Trends indicate that demand for quartz crystal devices should continue to grow, and, consequently, quartz crystal production should remain strong well into the future. Growth of the consumer electronics market (for products such as personal computers, electronic games, and cellular telephones) will continue to drive global production. The growing global electronics market may require additional production capacity worldwide.
Industrial sand and gravel valued at about $883 million was produced by 68 companies from 138 operations in 34 states. Leading states, in order of tonnage produced, were Illinois, Florida, Georgia, Wisconsin, Texas, California, Oklahoma and Minnesota. Combined production from these states represented 61% of the domestic total. A breakdown of applications for the U.S. tonnage includes:
- glassmaking sand, 33%
- foundry sand, 16%
- hydraulic fracturing sand and well-packing and cementing sand, 15%
- ground silica and whole-grain silica, 11%
- building products, 10%
- other uses, 15%
Domestic sales of industrial sand and gravel in 2007 increased by about 10% compared with those of 2006, owing to increasing demand for many uses, including ceramics; chemicals; fillers (ground and whole-grain); filtration; container, flat and specialty glass; hydraulic fracturing; and recreational uses. U.S. apparent consumption was 31.8 Mt in 2007, an 11% increase from that of the previous year.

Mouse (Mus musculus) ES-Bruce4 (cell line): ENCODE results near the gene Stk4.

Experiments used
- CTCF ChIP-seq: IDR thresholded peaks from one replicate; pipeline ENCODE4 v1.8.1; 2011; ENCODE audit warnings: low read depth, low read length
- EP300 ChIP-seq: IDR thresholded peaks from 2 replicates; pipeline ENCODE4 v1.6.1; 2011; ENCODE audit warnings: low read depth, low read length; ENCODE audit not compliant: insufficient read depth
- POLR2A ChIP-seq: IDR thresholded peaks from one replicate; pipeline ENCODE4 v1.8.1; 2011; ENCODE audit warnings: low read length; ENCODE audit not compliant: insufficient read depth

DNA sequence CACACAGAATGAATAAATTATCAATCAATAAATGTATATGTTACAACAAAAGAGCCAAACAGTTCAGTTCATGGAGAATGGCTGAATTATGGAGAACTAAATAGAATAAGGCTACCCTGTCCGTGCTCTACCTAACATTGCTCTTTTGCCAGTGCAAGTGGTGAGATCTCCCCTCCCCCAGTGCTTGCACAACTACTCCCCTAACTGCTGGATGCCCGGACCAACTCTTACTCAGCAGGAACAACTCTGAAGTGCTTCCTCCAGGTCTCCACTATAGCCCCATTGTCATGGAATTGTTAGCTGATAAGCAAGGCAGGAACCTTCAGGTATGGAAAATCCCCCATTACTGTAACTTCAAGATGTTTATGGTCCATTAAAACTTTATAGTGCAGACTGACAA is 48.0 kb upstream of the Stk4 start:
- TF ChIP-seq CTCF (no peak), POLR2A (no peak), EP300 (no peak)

Imports of industrial sand and gravel in 2007 decreased by about 32% compared with those of 2006. Imports of silica are generally of two types: small shipments of very high-purity silica or a few large shipments of lower-grade silica shipped only under special circumstances (for example, very low freight rates). Exports of industrial sand and gravel in 2007 remained essentially unchanged compared with those of 2006.
The U.S. was the world’s leading producer and consumer of industrial sand and gravel based on estimated world production figures. It was difficult to collect definitive data on silica sand and gravel production in most nations because of the wide range of terminology and specifications from country to country. The U.S. remained a major exporter of silica sand and gravel, shipping it to almost every region of the world. The high level of exports was attributed to the high quality and advanced processing techniques for a variety of grades of domestic silica sand and gravel, meeting virtually every specification.